Why thousands of Rohingya refugees have fled Myanmar, only to be stranded at sea
JUDY WOODRUFF: Now a story of desperation and migration, as refugees take to the sea in Asia, but struggle to find safe harbor.
Hari Sreenivasan reports on this burgeoning humanitarian crisis in the region, one no country is in a rush to solve.
MAN: How long have you been on the boat?
HARI SREENIVASAN: The people on this rickety fishing boat say they have been at sea for three months, fleeing poverty in Bangladesh and persecution in Myanmar, once called Burma. The captain and crew abandoned them six days ago, they told journalists from The New York Times, who filmed this video.
In recent days, they were turned away from Thailand, Malaysia and Indonesia. They're part of an estimated 6,000 people on boats in the waters around the three nations; 1,600 other migrants were rescued by the Malaysian and Indonesian navies earlier this week.
Since November, an estimated 20,000 to 25,000 people have left Myanmar and Bangladesh. Many are from the Rohingya, a Muslim minority which has been persecuted by the Myanmar government.
For more on the exodus from Myanmar and Bangladesh, we turn now to Sarnata Reynolds, senior adviser on human rights at Refugees International, a nonprofit organization that advocates on behalf of refugees.
So, just to bring our audience up to speed, who are these people? Why are they getting into boats and running from where they live today?
SARNATA REYNOLDS, Refugees International: So, the Rohingya are an ethnic minority in Myanmar. There are about 1.3 million of them in the country, although, over the last 2.5 years, 10 percent of them have fled on boats.
They have lived in the country for generations, some for hundreds of years. But the government has decided to persecute them and has, over the last three years, beaten them with impunity, put them into camps, told them that they have to call themselves Bengali or they will be detained, and otherwise basically left all humanitarian access out, so they can't even get food or medical care or even go to school.
HARI SREENIVASAN: And this is ironic, because Myanmar has been kind of slowly taking steps towards opening economically, opening politically. But these — this particular sect of the population, it doesn't seem like this is a priority at all.
SARNATA REYNOLDS: And, in fact, it's gotten worse. Ironically, as the country has become more open to the international community, the state of the Rohingya has declined.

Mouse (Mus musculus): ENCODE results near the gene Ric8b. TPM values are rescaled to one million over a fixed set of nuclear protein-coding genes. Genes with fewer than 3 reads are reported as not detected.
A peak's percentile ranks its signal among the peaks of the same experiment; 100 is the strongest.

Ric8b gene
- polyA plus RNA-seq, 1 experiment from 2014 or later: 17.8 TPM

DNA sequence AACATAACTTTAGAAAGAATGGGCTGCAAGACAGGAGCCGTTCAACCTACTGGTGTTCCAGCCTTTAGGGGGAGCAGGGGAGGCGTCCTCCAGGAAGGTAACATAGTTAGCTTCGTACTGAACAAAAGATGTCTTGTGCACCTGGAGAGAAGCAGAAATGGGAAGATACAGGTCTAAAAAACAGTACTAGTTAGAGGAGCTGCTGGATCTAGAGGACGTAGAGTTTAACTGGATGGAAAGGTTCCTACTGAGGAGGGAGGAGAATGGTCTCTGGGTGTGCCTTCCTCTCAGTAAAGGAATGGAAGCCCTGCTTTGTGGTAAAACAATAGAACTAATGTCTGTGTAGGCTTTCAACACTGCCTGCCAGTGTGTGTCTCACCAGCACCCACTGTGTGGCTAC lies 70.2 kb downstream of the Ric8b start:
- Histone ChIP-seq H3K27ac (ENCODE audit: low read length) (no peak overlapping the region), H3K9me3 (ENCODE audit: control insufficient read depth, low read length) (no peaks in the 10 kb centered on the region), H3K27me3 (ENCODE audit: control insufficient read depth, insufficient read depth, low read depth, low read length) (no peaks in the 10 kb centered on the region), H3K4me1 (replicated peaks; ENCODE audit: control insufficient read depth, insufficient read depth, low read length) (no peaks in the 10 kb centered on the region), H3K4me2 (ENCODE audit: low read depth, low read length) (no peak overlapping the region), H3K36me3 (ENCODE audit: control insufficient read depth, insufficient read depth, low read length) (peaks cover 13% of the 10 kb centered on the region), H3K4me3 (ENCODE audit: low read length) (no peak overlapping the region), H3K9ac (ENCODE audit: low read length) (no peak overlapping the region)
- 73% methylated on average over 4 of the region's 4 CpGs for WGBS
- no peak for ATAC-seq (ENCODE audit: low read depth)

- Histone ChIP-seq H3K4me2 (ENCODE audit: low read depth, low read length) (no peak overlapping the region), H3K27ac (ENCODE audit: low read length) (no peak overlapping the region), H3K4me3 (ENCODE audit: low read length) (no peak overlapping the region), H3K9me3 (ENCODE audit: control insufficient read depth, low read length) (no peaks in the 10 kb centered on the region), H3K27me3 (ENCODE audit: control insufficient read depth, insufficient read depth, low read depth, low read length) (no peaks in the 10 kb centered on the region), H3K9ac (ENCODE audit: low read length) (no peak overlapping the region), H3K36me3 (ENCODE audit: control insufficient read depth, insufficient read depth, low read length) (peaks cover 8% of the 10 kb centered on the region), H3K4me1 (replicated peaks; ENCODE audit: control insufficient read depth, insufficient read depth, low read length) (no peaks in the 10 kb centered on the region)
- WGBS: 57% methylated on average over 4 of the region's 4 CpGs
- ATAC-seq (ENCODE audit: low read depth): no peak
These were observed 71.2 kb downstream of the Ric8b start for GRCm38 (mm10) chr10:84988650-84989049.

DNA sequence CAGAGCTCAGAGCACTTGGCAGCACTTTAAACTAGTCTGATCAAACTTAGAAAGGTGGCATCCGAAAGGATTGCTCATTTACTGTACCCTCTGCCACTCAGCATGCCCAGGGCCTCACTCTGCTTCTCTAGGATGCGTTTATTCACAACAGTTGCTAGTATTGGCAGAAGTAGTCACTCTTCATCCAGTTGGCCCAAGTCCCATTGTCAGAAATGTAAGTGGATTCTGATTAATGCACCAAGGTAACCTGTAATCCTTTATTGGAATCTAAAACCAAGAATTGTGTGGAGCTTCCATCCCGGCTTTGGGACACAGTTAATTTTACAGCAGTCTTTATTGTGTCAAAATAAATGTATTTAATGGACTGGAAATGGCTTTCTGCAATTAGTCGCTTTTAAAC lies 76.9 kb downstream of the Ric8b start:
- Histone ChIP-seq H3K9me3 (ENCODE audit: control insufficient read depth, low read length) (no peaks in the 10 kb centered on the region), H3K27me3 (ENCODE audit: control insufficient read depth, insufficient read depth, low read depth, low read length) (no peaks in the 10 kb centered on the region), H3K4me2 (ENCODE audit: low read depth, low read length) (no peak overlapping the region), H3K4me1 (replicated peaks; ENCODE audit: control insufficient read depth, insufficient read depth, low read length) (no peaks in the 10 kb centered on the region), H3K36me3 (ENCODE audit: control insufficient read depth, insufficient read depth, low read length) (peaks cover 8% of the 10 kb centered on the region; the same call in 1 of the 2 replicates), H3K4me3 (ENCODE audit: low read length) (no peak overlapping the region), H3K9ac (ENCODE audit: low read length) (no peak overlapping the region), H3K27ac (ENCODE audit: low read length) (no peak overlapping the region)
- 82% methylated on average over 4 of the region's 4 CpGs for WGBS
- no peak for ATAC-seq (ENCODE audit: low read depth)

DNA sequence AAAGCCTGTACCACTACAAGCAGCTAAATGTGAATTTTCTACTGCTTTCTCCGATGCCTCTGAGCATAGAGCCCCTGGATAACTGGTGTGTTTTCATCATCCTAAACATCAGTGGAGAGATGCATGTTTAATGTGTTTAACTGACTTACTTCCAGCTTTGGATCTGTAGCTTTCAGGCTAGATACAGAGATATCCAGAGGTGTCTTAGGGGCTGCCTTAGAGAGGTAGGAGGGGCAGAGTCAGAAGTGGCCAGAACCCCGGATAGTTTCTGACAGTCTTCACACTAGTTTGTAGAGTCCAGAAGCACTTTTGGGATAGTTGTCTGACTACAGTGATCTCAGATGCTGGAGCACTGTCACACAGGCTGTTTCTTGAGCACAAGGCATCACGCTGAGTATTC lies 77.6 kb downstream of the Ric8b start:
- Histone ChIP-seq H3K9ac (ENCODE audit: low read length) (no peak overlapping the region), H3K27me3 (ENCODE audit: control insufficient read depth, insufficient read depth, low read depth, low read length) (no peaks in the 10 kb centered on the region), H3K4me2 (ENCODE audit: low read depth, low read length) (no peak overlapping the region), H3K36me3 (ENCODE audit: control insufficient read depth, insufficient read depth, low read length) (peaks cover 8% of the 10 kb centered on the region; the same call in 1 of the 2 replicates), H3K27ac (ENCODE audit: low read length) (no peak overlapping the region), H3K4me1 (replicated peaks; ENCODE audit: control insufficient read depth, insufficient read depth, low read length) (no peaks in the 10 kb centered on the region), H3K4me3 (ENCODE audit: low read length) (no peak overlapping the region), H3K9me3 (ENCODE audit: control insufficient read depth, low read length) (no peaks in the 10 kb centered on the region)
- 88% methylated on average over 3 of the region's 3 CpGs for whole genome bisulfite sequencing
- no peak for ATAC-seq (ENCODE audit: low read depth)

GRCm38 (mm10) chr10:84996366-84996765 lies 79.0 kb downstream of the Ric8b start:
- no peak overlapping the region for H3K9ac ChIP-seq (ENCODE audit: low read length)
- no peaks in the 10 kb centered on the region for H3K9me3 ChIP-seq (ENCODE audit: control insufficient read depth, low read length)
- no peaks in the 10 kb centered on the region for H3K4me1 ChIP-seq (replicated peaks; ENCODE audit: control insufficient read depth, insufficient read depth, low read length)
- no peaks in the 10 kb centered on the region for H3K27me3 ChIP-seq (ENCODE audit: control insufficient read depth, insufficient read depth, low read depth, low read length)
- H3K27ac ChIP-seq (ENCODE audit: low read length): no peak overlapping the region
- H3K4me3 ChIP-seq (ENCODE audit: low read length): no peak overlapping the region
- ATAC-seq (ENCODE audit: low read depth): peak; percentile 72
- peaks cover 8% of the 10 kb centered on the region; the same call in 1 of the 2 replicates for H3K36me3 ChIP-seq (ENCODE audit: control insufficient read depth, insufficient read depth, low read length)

HARI SREENIVASAN: So, tell us a bit about the journey. What is it like when they get on these boats?
SARNATA REYNOLDS: Well, I have actually talked to Rohingya about this passage. I met people both had been on the boats and been sent back, and people who were going to take the journey when I was there last fall.
And what they told me was that, oftentimes, they think they're going to — they have gotten on a boat and they know they're probably going to have to work when they land wherever they're going to land. They hope for Malaysia at this point. They know that they will owe money for the passage, but they don't — they hope that they won't become the prey of traffickers. They know that's a risk.
They also know that being detained upon arrival is a risk. But they're so desperate to leave that they take the risk anyway. The journey itself is brutal. They don't know how long they will be on the water. Even when they're being fed, it's not very much. And water, of course, is always an issue.
HARI SREENIVASAN: So, just a couple of days ago, we had, I think, a Navy vessel from one of these countries actually restock them with supplies and then leave them at sea.
Why aren't the countries taking them in? What's their justification or rationale for the way that their immigration policy is?
SARNATA REYNOLDS: So, there's no real good rationale for leaving people to die at sea.
The reason that countries are reacting in this way is because the Rohingya have been fleeing Myanmar for decades. Bangladesh is the closest country. You can basically walk there from Rakhine State, where they're from. But Bangladesh already has between 250,000 and 500,000 Rohingya there. And so it's closed its border. It's said no more.
Thailand was the place people went next. It's the closest country after that. There's already 100,000 Rohingya there. And Thailand again has closed its doors. It's putting people in detention. And, as we saw over the last week or two, people end up in these terrible trafficking camps in the jungle and they're left to die even there.
There's been mass graves found there as well in the last few weeks. Malaysia and Indonesia basically say, this isn't our problem. This is Myanmar's problem. And they're right. But, unfortunately, in the meantime, while this persecution continues, they have to protect these people.
HARI SREENIVASAN: Well, what happens to the people who do make it somehow on land, who, whether illegally or not, get through? What's their life like in these countries?
SARNATA REYNOLDS: It's still, unfortunately, generally miserable, so most of them will probably be detained when they arrive if they're picked up. Obviously, if they get through, they won't be.
But they're at the bottom of society. They have no documentation whatsoever. They are desperate to make any income. And so of course they're going to take the hardest jobs. They're going to be exploited. I talked to one man who told me that he — he had left so that he could some make money, so that his family who were in the camps in Myanmar have food and medicine, because they can't get food and medicine.
And he said that basically he worked everywhere and anywhere he could, and it could have been the dirtiest, most dangerous work. It didn't matter. It was work.
HARI SREENIVASAN: All right, Sarnata Reynolds from Refugees International, thanks so much.
SARNATA REYNOLDS: Thank you.